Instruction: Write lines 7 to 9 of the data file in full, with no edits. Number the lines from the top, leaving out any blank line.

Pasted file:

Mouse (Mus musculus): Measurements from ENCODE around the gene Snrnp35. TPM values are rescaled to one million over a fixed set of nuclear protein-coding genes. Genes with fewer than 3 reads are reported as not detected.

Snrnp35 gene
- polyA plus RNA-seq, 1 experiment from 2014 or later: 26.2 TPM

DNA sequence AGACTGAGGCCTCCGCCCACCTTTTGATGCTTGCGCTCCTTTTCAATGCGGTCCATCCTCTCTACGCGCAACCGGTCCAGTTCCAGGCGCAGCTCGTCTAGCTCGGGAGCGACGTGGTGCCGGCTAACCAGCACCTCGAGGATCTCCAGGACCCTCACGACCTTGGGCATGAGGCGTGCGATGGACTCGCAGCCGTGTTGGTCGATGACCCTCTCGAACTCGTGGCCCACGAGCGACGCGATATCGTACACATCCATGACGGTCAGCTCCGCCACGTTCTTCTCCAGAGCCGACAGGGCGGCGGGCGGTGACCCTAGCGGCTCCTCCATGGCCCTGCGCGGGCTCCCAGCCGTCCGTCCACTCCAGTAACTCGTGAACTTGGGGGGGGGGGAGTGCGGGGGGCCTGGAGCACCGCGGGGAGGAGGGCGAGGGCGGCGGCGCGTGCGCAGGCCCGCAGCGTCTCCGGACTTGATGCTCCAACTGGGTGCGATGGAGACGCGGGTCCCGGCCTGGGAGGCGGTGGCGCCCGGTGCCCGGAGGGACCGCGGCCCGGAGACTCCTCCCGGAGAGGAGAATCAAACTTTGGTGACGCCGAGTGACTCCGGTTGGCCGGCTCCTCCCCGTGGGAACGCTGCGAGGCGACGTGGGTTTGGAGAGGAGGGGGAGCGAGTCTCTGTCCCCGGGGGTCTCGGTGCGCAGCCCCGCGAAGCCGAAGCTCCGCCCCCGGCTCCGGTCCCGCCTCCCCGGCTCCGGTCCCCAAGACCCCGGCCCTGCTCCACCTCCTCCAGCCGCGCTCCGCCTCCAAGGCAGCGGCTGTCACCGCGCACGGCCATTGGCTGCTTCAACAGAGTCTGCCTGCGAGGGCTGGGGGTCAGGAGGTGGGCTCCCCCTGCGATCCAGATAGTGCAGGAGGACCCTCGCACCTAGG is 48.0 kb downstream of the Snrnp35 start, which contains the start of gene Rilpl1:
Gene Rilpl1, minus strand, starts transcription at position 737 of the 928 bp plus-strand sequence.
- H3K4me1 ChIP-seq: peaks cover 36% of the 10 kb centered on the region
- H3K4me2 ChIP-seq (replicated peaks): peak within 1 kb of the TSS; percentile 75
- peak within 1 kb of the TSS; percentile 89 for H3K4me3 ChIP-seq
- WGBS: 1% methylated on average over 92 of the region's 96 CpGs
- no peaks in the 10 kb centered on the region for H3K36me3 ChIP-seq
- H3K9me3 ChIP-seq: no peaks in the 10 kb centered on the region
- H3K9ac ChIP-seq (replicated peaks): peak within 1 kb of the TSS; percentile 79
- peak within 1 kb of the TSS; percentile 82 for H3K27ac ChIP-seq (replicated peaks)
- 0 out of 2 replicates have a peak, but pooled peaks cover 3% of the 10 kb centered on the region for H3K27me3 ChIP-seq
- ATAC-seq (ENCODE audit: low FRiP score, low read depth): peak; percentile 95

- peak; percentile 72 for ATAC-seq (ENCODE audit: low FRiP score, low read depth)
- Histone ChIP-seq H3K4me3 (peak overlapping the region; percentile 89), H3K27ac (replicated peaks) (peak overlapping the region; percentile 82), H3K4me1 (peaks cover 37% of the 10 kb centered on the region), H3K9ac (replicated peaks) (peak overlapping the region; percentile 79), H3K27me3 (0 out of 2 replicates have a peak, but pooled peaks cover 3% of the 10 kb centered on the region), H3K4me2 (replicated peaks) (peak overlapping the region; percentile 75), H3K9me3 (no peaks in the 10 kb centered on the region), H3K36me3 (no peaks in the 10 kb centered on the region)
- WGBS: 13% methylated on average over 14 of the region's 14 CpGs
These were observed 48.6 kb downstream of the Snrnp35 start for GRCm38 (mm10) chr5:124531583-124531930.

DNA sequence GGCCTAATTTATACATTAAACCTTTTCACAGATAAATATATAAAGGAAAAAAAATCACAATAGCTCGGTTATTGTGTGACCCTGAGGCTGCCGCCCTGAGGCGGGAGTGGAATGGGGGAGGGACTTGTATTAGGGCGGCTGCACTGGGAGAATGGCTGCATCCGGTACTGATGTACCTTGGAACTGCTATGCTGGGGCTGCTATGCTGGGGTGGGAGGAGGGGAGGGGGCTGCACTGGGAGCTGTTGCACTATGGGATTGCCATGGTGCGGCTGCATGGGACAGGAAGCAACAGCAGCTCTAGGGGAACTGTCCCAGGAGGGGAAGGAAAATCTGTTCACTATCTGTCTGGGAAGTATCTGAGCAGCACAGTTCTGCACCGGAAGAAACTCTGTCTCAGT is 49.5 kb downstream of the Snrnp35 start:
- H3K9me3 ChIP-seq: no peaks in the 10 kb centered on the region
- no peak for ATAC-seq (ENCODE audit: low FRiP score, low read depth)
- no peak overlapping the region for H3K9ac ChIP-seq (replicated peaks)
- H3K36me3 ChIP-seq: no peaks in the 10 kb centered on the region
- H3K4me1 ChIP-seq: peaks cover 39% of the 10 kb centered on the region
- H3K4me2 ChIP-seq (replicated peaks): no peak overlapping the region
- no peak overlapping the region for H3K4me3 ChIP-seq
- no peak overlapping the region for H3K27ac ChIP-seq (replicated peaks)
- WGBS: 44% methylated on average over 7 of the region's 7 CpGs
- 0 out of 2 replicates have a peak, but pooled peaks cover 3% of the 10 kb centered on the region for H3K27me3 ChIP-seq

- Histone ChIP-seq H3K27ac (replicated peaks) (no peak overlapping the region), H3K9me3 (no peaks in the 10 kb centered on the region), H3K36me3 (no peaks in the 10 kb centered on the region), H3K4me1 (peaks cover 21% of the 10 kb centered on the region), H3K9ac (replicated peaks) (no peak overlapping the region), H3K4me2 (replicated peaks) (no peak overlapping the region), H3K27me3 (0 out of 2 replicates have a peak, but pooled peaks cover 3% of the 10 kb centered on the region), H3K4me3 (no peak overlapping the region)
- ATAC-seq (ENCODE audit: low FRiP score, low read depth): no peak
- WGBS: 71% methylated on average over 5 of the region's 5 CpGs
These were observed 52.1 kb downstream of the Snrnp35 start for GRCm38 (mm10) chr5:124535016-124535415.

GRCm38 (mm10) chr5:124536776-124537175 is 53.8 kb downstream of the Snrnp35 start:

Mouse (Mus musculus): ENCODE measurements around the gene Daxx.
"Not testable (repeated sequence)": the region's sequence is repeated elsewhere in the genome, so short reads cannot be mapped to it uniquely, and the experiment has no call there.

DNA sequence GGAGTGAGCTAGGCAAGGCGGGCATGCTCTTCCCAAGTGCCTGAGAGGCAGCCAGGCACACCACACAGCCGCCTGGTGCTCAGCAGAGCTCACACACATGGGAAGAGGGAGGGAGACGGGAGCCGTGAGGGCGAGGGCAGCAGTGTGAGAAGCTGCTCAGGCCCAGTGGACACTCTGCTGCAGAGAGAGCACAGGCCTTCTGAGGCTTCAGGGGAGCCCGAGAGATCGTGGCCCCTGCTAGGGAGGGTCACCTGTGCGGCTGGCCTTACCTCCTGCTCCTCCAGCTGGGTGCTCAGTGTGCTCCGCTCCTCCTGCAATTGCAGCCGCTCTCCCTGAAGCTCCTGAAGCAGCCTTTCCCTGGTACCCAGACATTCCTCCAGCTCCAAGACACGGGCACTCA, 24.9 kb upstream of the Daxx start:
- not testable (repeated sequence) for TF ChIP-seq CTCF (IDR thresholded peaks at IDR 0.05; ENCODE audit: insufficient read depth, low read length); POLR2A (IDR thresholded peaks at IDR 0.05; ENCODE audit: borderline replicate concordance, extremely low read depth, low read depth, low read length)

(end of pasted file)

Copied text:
- H3K4me2 ChIP-seq (replicated peaks): peak within 1 kb of the TSS; percentile 75
- peak within 1 kb of the TSS; percentile 89 for H3K4me3 ChIP-seq
- WGBS: 1% methylated on average over 92 of the region's 96 CpGs